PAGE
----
Many of the young people studying and specializing in it are not Sefardic or even Jewish. Two of the most ardent promoters of Ladino today are the Spaniards Carlos Yerba and Alejandro Acero, PhD students at the University of New York, in Manhattan, and Florida State, respectively, founders of Ladino 21 on Youtube.

And let’s not forget the songs. More and more singers and musicians sing the old ones, and even play around with them, making them into hip-hop, rock, flamenco or even rap, even as some pretend that they are all medieval and sing them to accompaniment of medieval instruments. Most of them are actually from the 19th and 20th centuries! And even if some of them mispronounce the words, the language is out there in song, where it will go on forever.

However, it certainly is not going to be that old-time Jewish language that was the hallmark of our Ottoman Sefardic communities. The young academics and others learning it may learn the grammar, the vocabulary, even some Turkish words, but they will never know how to speak with sayings, blessings, and proverbs at every turn, and a few curses and insults, too, and all the Hebraisms that were an integral part of our language.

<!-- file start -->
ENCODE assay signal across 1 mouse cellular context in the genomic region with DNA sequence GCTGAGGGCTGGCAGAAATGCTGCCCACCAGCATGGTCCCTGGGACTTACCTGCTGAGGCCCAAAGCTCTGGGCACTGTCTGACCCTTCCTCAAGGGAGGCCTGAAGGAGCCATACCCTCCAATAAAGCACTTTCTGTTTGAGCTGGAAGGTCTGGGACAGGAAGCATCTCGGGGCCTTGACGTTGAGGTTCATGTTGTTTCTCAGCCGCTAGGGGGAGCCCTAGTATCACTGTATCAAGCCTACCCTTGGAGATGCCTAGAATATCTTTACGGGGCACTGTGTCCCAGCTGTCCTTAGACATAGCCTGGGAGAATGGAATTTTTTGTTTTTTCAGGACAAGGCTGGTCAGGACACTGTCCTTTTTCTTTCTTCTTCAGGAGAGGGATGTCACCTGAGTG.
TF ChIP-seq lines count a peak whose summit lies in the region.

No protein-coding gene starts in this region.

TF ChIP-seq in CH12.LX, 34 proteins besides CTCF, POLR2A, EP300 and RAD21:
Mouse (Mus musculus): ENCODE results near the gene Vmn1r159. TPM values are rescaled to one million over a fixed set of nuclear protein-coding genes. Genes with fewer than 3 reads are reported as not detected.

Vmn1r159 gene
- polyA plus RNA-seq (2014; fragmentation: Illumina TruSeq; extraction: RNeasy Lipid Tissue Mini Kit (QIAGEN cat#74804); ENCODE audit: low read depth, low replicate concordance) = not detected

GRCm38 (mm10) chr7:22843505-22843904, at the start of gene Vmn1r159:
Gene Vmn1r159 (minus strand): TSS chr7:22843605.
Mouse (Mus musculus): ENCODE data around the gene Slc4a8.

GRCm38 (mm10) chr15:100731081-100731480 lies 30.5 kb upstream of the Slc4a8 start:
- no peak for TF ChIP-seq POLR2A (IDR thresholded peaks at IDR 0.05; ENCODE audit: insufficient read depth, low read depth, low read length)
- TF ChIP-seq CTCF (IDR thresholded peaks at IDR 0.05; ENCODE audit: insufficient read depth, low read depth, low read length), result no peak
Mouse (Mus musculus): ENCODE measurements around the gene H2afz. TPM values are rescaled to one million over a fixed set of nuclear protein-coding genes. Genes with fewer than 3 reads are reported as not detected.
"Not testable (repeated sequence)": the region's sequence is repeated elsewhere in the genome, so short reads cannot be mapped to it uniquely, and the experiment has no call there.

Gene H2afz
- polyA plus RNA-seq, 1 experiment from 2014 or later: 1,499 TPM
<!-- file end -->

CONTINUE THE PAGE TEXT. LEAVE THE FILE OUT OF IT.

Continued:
Once, when I paid my friend Perla back the money I had borrowed, she said a tanyedores ke des. (May you give [money] to musicians.) Who would say something like that today, except a person who grew up in a Ladino-speaking household?

So, yes, it will go on. Some devotees will probably even use it as a language of communication over the Internet, but it will never be the language of Sephardic homes or communities, which in themselves are, unfortunately, fast disappearing. Also, we native speakers have a certain intonation (Haham Jerusalmi used to say it derived from the Talmudic discussions!) that young people are not even aware of, and certainly will not perpetuate.